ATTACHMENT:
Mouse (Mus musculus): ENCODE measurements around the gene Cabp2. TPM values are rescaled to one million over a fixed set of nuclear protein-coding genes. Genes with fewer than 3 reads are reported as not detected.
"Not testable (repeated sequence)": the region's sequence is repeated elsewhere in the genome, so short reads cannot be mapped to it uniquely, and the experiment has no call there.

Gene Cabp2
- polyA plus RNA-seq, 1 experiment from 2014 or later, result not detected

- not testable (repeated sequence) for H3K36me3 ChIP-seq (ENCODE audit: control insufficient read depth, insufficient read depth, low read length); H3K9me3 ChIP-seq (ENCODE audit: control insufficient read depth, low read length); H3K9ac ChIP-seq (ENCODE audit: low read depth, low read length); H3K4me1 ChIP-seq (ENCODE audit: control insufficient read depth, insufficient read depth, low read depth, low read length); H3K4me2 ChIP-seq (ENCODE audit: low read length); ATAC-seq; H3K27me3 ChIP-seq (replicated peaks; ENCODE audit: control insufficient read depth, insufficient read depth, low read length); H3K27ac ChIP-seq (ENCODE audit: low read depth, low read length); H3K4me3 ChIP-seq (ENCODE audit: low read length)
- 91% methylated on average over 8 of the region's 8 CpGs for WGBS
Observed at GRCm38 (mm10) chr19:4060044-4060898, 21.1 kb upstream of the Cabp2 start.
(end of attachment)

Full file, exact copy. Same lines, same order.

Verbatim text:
Mouse (Mus musculus): ENCODE measurements around the gene Cabp2. TPM values are rescaled to one million over a fixed set of nuclear protein-coding genes. Genes with fewer than 3 reads are reported as not detected.
"Not testable (repeated sequence)": the region's sequence is repeated elsewhere in the genome, so short reads cannot be mapped to it uniquely, and the experiment has no call there.

Gene Cabp2
- polyA plus RNA-seq, 1 experiment from 2014 or later, result not detected

- not testable (repeated sequence) for H3K36me3 ChIP-seq (ENCODE audit: control insufficient read depth, insufficient read depth, low read length); H3K9me3 ChIP-seq (ENCODE audit: control insufficient read depth, low read length); H3K9ac ChIP-seq (ENCODE audit: low read depth, low read length); H3K4me1 ChIP-seq (ENCODE audit: control insufficient read depth, insufficient read depth, low read depth, low read length); H3K4me2 ChIP-seq (ENCODE audit: low read length); ATAC-seq; H3K27me3 ChIP-seq (replicated peaks; ENCODE audit: control insufficient read depth, insufficient read depth, low read length); H3K27ac ChIP-seq (ENCODE audit: low read depth, low read length); H3K4me3 ChIP-seq (ENCODE audit: low read length)
- 91% methylated on average over 8 of the region's 8 CpGs for WGBS
Observed at GRCm38 (mm10) chr19:4060044-4060898, 21.1 kb upstream of the Cabp2 start.